Civil Rights Movement: Martin Luther King Jr. and Malcolm X

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Two of the most prominent men of the Civil Rights movement were Martin Luther King Jr. and Malcolm X. These two men, while both advocating for the right for African Americans to reach their true potential, could not have had more opposing opinions on how to do so.

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King took a more passive approach, while Malcolm X advocated for anything but. Despite their stark differences in ideology, both men were able to use their platforms to bring the issue of Civil Rights to the forefront of conversations across the nation. Their differences in upbringing, goals, and perceptions of success are still widely discussed today, and these men have been cemented in history as two of the most prominent Civil Rights advocates, with their effects and successes still being prevalent today.

Martin Luther King Jr. and Malcolm X could not have had more different upbringings. King was born to a middle-class family and raised in Atlanta, Georgia. His grandfather and father were both pastors who practiced in a National Baptist Convention church, and King considered the church to be his second home. He grew up in an immersive African American community where everyone supported each other. He was fortunate to be able to attend three different higher education institutions: Morehouse College, the Crozer Seminary, and Boston University, where he eventually obtained his PhD. After finishing his education, he became a pastor at a church in Montgomery, eventually moving home to become a co-pastor with his father at their church in Atlanta. While in Montgomery, he became the president of the Montgomery Improvement Association during the bus boycotts, and he also founded the Southern Christian Leadership Conference. Malcolm X had a different story. Born and raised in Omaha, Nebraska, Malcolm had a less than ideal upbringing. At the age of four, his house was burned down, and only two years later his father was murdered in what was made to look like an automobile accident. Before his father’s death, he served as a Baptist preacher. He was also an organizer for the Universal Negro Improvement Association, a black nationalist organization that stressed black pride and independence, separation from whites, and an internationalist Pan-African identity among blacks everywhere.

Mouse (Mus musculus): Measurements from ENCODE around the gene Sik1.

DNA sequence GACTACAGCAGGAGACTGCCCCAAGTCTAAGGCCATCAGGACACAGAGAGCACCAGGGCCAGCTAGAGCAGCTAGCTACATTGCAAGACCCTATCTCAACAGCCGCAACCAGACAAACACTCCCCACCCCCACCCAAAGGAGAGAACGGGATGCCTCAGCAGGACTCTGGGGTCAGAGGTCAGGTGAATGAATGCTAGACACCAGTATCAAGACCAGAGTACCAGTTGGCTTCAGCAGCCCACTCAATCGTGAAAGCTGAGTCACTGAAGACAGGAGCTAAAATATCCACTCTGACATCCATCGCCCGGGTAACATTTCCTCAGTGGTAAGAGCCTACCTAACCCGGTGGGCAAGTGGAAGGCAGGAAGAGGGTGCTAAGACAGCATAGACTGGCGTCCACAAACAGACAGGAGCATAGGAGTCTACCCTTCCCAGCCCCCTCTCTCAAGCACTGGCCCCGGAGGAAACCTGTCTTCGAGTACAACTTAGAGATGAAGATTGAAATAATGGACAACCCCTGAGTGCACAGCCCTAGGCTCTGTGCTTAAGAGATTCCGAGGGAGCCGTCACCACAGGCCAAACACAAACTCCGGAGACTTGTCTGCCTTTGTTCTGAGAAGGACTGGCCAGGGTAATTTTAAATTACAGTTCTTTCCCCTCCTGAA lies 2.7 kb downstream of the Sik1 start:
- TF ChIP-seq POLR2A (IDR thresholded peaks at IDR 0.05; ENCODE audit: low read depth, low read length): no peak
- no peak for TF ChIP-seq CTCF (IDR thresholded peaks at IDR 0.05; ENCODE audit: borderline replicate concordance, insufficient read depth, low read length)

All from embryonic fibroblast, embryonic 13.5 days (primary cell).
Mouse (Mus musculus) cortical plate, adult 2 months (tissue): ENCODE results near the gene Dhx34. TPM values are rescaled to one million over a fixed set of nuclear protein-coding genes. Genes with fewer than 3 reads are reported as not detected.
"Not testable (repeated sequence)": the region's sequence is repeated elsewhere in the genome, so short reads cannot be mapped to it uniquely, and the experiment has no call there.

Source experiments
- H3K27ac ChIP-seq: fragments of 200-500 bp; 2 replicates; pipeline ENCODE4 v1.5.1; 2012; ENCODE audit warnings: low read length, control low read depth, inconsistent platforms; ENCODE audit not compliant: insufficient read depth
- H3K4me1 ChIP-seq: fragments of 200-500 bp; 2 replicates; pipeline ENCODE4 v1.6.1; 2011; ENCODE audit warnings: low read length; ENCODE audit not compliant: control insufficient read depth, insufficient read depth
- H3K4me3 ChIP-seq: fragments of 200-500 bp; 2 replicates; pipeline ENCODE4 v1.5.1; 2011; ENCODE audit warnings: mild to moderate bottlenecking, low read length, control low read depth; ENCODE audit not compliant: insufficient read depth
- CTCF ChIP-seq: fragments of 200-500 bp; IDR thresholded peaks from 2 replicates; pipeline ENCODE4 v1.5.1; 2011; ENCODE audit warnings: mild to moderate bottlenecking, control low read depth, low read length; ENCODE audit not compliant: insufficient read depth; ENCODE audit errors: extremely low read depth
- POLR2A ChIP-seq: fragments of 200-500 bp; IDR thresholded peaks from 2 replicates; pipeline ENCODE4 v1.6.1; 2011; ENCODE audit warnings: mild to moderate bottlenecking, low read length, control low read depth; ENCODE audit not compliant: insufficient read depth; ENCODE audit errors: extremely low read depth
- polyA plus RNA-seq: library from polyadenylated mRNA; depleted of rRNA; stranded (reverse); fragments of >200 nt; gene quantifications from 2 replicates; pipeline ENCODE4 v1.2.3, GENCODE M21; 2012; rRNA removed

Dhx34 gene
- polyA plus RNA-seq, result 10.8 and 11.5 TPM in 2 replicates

Soon after his father’s death, his mother suffered from a psychotic break and ended up being institutionalized, meaning that Malcolm had to enter foster care. All of his foster homes were white, and he attended a mostly white school until eighth grade, which marked the end of his education. In his early adulthood, he moved to Boston to live with his sister, where he entered a life of crime. He became a predatory hustler, pimp, drug pusher, gambling ring leader, and anything else that could possibly make him money. This all came to a head when he was arrested for burglary and was imprisoned from 1946-1952.

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